becomes "fivehead", etc).                                                                 
Borge used physical and visual elements in his live and televised performances.           
He would play a strange-sounding piano tune from sheet music, looking                     
increasingly confused; turning the sheet upside down, he would then play the               
actual tune, flashing a joyful smile of accomplishment to the audience (he had,           
at first, been literally playing the actual tune upside down). When his                   
energetic playing of another song would cause him to fall off the piano bench,             
he would open the seat lid, take out the two ends of an automotive seatbelt, and           
buckle himself onto the bench, "for safety". His musical sidekick in the 1950s,           
Leonid Hambro, was a well-known concert pianist.                                           
He also enjoyed interacting with the audience. Seeing an interested person in             
the front row, he would ask the person, "Do you like piano music?" After an               
affirmative answer, Borge would take the sheet music from his piano and say "Here,"       
and hand it over. Waiting for the laughter to die down, he would say, "That'll             
be $1.95" (Or whatever the current price might be), before bumping up the asked           
price if the audience member could indeed read music.                                     
The footstone of Victor Borge                                                             
Borge appeared on Toast of the Town hosted by Ed Sullivan several times during             
1948, and became a naturalized citizen of the United States of America the same           
year. He started the Comedy in Music show on The Golden Theatre in New York City           
on October 2, 1953. Comedy in Music became the longest running one-man show with           
849 performances when it closed on January 21, 1956, which feat placed it in the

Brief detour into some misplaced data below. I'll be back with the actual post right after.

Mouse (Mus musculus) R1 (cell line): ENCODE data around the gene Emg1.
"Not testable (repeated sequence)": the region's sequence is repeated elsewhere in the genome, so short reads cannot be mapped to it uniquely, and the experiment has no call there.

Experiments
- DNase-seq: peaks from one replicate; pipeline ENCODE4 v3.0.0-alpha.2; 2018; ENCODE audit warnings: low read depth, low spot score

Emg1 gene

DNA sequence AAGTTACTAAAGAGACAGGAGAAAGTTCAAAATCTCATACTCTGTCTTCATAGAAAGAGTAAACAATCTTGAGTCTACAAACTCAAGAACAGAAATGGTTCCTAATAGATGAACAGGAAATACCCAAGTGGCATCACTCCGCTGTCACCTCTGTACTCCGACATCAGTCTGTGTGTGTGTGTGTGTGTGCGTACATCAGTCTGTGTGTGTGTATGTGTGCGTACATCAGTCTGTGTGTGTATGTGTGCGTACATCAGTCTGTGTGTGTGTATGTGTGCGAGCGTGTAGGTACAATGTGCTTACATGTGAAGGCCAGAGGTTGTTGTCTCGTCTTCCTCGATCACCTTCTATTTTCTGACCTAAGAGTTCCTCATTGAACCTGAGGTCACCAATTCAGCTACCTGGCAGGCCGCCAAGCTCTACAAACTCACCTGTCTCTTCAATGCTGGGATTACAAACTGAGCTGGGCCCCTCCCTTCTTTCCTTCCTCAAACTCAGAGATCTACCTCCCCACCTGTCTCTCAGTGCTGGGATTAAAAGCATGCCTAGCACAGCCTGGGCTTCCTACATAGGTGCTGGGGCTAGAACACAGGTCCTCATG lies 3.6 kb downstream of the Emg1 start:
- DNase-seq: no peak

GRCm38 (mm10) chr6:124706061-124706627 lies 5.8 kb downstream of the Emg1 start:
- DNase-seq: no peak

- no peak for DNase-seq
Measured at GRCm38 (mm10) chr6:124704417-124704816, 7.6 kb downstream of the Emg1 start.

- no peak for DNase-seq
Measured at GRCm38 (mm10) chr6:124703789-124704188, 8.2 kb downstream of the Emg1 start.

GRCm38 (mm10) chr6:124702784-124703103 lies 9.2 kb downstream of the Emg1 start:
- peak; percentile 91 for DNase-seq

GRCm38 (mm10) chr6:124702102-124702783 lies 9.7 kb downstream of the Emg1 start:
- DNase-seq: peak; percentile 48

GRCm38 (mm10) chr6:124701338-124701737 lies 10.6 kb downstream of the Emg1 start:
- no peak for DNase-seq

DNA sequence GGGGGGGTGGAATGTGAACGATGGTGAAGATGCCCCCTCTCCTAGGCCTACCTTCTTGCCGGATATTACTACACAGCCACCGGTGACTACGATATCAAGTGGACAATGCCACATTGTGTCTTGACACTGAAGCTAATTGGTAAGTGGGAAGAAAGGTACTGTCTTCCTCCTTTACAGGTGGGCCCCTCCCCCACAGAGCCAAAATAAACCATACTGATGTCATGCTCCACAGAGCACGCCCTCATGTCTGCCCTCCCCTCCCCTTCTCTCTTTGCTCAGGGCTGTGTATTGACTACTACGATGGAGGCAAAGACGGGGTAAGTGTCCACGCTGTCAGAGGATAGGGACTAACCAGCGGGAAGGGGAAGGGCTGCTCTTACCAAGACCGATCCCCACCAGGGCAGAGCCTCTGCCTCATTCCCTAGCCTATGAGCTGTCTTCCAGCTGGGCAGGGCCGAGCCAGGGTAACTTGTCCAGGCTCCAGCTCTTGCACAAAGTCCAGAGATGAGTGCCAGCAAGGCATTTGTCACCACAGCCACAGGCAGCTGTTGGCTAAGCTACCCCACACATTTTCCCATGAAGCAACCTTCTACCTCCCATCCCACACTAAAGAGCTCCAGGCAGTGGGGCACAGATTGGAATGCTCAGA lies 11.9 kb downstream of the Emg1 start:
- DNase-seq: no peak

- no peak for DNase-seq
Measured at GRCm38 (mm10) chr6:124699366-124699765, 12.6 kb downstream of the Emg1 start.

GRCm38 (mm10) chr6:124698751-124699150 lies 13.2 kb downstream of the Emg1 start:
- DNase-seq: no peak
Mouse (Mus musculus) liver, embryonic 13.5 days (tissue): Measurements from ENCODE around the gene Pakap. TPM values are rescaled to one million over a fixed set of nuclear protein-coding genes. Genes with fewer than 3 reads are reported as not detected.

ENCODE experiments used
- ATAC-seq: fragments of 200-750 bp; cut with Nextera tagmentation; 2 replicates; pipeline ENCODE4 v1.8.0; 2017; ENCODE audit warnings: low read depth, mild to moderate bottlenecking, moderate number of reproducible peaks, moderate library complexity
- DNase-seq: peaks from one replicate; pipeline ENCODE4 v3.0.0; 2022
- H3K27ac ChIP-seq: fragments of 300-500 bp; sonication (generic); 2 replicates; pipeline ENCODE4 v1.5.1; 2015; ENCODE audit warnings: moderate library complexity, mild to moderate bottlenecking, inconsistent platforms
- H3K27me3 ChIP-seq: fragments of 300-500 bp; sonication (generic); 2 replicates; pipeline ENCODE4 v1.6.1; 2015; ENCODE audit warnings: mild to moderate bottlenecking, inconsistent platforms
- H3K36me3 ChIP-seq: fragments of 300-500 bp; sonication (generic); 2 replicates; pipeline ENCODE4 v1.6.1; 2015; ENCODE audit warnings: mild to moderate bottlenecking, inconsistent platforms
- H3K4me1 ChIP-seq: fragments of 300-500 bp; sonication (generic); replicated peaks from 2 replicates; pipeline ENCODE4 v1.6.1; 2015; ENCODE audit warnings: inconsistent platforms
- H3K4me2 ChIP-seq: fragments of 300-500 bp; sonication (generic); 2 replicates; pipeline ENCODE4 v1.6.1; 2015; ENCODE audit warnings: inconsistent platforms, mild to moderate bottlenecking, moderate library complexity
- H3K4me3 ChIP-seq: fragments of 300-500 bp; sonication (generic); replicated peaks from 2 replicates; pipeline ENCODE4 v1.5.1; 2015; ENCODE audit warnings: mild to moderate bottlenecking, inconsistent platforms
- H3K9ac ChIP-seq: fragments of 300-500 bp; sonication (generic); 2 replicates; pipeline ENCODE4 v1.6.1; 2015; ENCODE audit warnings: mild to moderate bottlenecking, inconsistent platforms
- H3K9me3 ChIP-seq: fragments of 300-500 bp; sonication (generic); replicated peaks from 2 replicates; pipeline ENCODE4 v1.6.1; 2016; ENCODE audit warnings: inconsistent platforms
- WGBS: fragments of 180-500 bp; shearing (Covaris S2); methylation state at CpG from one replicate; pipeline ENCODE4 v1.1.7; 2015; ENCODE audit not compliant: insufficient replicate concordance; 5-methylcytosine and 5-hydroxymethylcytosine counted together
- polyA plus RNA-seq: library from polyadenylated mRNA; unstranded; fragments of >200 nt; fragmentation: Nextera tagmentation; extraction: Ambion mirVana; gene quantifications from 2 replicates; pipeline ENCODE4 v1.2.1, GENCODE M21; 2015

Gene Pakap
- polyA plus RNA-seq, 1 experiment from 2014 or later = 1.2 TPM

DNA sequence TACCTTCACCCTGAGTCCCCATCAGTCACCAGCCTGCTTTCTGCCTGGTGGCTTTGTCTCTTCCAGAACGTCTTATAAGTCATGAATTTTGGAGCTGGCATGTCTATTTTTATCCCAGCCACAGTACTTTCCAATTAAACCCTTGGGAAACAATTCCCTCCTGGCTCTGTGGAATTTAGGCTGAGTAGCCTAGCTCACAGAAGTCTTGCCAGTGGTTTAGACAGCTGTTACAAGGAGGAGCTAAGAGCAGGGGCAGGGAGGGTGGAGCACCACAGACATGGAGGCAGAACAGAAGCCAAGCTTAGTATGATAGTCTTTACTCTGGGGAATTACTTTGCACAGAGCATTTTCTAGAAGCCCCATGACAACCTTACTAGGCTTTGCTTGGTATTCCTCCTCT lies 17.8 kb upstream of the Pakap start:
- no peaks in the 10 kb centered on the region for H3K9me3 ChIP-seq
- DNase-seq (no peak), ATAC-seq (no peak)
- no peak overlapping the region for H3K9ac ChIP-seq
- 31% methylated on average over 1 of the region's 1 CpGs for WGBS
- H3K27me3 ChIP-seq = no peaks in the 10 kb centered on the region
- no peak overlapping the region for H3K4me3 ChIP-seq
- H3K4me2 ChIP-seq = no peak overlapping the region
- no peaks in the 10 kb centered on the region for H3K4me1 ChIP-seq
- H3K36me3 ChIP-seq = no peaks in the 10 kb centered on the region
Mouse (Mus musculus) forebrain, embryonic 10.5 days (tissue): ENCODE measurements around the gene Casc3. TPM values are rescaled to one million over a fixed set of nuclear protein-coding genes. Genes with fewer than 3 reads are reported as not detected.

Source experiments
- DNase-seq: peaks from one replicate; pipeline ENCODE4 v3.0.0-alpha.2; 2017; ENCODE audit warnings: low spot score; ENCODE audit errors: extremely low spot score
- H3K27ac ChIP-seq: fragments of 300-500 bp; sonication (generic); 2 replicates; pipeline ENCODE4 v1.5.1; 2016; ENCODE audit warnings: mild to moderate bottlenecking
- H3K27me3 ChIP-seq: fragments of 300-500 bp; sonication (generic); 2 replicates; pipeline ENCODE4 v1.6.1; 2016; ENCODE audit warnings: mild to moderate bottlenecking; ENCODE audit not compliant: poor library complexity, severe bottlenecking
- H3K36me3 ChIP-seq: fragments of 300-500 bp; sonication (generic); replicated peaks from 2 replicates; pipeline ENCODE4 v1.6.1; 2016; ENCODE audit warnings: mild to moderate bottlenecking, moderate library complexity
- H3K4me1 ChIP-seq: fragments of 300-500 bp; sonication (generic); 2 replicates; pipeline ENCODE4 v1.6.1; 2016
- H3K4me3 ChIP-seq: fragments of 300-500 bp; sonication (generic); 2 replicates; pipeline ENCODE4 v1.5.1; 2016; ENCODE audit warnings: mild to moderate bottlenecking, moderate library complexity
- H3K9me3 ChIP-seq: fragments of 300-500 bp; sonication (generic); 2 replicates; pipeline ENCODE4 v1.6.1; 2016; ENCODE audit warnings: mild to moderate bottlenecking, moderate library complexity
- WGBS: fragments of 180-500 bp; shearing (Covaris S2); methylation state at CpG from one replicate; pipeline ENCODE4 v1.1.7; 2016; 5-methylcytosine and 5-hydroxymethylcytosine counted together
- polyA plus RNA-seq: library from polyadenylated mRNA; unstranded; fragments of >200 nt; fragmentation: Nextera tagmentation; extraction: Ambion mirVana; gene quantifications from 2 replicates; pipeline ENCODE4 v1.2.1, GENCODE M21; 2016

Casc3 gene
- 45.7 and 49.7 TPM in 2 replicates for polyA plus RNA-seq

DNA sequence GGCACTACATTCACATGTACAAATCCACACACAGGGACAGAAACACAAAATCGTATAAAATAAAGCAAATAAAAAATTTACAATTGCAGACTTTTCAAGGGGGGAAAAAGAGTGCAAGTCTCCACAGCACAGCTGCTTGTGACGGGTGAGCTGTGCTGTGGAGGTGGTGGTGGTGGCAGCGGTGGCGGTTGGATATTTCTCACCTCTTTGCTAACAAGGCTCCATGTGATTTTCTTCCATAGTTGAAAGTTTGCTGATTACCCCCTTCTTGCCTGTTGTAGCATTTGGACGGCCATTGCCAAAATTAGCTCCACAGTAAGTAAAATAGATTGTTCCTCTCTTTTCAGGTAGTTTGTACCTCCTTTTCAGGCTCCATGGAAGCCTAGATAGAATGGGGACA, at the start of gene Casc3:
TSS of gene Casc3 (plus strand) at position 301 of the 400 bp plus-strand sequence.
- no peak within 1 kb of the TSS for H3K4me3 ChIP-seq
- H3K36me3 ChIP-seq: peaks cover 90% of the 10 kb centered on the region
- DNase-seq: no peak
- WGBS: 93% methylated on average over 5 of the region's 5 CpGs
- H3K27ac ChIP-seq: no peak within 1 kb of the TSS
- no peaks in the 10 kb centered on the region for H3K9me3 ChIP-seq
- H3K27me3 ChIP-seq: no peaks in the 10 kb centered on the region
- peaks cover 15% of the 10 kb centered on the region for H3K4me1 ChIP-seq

Guinness Book of World Records.                                                           
After divorcing his wife Elsie, he married Sarabel Sanna Scraper in 1953.                 
Continuing his success with several tours and shows, Borge played with some of             
the world's most renowned orchestras such as the New York Philharmonic and                 
London Philharmonic. Always modest, he felt very honored when he was invited to           
conduct the Danish Royal Symphony Orchestra at the Royal Danish Theatre in                 
Copenhagen, Denmark in 1992.                                                               
Borge helped start several trust funds, including the Thanks to Scandinavia Fund,         
which was started in dedication to those who helped the Jews escape the German             
persecution during the war. Borge received Kennedy Center Honors in 1999.                 
The grave of Victor Borge                                                                 
Aside from his musical work, Borge wrote two books, My Favorite Intermissions             
and My Favorite Comedies in Music (with Robert Sherman), and the autobiography             
Smilet er den korteste afstand ("The Smile is the Shortest Distance") with Niels-Jorgen   
Kaiser. Victor Borge continued to tour until his last days, performing up to 60           
times per year when he was 90 years old.                                                   
Borge died in Greenwich, Connecticut, after more than 75 years of entertaining.           
He died peacefully, in his sleep, the day after returning from a concert in               
Denmark and was interred at Putnam Cemetery in Greenwich. A replica of the                 
Danish icon The Little Mermaid sits on a large rock at the gravesite. "It was             
just his time to go," Frederikke Borge said. "He's been missing my mother                 
Victor Borge Hall, located in Scandinavia House in New York City, was named in             
Borge's honor in 2000, as was Victor Borges Plads ("Victor Borge Square") in               
Copenhagen in 2002.                                                                       
He fathered 5 children (who occasionally performed with him) : Sanna, Victor Jr.,         
and Frederikke with Sarabel; Ronald and Janet with Elsie.